Nautilus

The Romantic Venus We Never Knew

On the day that I was born—winter solstice, 1959—a headline in Life magazine proclaimed “Target Venus: There May be Life There!” It told of how scientists rode a balloon to an altitude of 80,000 feet to make telescope observations of Venus’s atmosphere, and how their discovery of water raised hopes that there could be living things there. As a kid I thrilled to tales of undersea adventure with telepathic Venusian frogs in Isaac Asimov’s juvenile science-fiction novel Lucky Starr and the Oceans of Venus. In 1975, when I was 15, a family friend—a planetary scientist—gave me a picture of the first-ever photograph taken from the surface of another planet: Venus. The Soviet Venera 9 probe had sent back a black-and-white image of a landscape with angular rocks and fine-grained dirt. A bright patch of sky made it seem much less unearthly than the Apollo moon shots I had obsessed over, and more like a strange, overcast desert land that you might hope to visit someday.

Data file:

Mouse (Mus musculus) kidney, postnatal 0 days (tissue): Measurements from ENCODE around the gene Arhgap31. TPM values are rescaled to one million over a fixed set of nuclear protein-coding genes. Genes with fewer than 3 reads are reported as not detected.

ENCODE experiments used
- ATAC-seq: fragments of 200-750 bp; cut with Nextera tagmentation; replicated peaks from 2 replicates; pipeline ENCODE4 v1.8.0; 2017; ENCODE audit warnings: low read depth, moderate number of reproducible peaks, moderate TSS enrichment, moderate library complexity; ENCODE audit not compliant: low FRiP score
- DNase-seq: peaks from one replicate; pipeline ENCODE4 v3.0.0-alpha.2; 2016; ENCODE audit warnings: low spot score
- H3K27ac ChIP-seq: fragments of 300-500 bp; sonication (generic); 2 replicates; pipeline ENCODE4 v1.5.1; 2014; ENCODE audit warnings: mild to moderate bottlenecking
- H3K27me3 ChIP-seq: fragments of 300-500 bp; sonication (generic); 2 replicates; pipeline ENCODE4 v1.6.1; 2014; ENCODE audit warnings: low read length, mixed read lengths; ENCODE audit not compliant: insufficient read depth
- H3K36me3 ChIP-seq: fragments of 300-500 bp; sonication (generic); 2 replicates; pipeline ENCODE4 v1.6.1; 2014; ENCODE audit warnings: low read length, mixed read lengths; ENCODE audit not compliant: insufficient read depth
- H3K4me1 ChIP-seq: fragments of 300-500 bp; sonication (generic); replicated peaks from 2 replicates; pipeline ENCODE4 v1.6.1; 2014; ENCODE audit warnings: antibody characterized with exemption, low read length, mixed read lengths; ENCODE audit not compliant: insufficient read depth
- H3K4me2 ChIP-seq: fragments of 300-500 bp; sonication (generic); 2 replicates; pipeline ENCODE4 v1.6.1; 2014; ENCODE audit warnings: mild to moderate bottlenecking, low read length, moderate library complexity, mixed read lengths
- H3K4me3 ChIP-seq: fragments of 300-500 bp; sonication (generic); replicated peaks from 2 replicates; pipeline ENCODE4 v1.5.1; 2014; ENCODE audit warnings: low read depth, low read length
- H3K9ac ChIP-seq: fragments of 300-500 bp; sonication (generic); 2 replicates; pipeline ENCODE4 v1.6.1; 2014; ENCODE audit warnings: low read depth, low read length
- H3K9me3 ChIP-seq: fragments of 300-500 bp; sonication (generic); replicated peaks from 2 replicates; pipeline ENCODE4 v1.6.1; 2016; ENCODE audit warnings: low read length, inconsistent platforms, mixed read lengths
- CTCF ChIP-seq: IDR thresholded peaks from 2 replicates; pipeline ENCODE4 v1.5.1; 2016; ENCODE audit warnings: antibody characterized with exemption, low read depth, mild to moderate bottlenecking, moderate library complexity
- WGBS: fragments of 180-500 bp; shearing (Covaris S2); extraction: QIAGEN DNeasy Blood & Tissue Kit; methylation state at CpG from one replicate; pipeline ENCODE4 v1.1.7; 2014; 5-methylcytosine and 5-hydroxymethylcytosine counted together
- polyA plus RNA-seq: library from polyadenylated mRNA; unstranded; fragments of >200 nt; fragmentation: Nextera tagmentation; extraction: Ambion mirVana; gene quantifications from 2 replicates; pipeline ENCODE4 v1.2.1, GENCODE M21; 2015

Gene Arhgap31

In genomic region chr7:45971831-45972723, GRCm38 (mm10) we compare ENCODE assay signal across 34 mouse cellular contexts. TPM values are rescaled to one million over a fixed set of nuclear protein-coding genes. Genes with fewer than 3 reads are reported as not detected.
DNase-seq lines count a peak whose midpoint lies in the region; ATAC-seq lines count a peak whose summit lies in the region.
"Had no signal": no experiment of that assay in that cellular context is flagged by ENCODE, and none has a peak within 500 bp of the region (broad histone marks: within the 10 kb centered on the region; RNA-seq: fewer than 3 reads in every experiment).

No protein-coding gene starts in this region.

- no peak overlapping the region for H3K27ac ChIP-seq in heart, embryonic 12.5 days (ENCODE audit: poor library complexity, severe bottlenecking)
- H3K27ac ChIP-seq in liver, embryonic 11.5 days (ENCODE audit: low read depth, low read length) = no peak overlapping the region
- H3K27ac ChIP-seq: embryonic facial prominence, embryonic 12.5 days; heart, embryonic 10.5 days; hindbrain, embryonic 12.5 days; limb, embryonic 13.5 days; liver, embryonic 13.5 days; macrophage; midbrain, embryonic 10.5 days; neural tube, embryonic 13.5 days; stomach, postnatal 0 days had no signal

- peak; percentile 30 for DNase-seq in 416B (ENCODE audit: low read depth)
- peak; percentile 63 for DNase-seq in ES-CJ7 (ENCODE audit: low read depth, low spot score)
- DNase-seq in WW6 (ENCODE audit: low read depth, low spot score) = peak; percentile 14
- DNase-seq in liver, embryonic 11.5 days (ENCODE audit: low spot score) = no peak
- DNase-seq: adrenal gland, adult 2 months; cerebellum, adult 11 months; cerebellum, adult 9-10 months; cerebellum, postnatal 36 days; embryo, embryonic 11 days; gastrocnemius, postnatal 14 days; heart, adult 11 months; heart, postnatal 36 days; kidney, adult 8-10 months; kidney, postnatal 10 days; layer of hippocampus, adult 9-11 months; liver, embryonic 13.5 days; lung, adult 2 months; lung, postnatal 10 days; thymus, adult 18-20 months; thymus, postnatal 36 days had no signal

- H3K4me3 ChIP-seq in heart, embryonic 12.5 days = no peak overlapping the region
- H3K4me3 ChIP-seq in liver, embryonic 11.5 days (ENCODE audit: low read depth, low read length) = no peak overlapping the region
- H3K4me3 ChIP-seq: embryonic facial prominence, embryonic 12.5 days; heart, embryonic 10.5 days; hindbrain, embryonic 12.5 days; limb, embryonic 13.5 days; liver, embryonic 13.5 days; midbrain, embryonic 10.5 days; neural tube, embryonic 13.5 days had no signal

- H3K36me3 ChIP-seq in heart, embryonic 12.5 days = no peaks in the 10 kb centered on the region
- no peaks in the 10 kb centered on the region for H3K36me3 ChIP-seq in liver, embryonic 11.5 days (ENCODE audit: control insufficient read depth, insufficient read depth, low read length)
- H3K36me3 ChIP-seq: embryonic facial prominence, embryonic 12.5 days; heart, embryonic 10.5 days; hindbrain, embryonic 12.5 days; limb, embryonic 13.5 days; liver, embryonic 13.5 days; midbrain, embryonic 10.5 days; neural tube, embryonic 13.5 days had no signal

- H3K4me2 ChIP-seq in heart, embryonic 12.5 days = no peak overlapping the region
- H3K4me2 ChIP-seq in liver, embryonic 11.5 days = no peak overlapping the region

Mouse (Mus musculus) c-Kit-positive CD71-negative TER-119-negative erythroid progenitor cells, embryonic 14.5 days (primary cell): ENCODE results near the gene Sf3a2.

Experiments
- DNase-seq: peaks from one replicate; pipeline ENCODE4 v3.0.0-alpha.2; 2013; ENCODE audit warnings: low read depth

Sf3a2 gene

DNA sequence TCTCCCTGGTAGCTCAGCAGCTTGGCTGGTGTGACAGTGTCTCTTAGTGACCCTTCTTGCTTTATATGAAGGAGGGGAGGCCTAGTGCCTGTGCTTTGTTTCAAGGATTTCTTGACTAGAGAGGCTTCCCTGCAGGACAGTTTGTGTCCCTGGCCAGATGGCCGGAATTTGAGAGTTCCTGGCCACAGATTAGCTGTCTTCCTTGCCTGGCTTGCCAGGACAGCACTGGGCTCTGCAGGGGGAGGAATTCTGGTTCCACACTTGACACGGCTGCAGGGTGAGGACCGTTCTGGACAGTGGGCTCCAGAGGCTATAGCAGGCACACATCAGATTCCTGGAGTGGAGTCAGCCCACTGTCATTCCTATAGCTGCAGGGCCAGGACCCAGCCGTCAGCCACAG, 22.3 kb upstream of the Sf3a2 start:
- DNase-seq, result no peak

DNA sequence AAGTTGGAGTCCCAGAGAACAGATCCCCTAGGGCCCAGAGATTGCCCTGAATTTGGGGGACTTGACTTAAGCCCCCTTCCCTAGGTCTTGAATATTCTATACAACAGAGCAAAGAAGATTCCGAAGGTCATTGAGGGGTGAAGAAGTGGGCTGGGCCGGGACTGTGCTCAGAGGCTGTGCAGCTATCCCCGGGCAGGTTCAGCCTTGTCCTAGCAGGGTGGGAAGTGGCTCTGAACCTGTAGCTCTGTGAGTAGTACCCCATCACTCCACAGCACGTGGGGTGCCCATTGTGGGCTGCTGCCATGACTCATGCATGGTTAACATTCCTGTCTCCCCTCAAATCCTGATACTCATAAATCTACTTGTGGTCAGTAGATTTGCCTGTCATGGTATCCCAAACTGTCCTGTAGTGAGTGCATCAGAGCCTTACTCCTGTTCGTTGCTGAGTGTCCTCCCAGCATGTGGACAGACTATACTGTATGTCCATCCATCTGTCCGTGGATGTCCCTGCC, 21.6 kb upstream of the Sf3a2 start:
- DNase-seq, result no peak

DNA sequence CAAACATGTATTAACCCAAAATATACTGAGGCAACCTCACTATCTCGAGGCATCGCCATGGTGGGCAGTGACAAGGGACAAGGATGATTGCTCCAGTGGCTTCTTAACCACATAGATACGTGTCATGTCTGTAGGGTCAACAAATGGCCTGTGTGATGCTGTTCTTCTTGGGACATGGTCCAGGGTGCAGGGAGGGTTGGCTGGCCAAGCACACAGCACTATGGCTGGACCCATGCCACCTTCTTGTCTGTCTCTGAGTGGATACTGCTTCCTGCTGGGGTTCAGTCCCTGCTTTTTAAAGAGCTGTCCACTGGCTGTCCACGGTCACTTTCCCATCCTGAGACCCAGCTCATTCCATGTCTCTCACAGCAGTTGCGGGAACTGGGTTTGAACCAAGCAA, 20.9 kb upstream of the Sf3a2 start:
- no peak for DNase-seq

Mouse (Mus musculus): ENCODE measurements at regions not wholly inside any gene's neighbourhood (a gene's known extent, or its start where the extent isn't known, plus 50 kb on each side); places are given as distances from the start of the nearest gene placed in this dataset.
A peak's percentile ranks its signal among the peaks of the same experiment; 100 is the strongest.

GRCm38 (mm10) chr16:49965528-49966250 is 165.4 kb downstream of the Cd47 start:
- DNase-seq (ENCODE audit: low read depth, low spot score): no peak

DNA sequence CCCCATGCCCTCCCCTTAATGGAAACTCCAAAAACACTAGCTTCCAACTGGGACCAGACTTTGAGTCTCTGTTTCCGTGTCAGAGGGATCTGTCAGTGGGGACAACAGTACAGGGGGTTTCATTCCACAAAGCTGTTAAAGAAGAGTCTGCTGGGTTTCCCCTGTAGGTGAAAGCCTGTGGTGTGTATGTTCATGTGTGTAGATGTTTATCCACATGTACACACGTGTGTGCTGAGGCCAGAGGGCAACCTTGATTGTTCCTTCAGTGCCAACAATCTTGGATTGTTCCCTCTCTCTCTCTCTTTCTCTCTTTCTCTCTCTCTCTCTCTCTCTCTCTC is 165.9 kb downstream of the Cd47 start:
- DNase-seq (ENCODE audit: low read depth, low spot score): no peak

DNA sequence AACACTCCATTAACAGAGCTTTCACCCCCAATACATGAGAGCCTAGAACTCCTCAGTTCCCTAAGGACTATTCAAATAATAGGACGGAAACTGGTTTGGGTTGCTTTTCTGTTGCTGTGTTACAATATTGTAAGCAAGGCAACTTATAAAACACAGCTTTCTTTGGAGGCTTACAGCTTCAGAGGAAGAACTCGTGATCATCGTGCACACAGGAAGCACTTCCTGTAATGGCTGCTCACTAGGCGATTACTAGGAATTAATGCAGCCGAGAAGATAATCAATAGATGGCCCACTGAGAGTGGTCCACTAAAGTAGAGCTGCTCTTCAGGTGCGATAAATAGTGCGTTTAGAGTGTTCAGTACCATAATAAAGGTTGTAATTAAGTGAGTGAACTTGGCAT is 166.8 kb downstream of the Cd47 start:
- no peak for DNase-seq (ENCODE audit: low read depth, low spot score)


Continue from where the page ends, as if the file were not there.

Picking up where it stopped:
For many of my peers, though, Venus quickly lost its romance. The very first thing that scientists discovered with a mission to another

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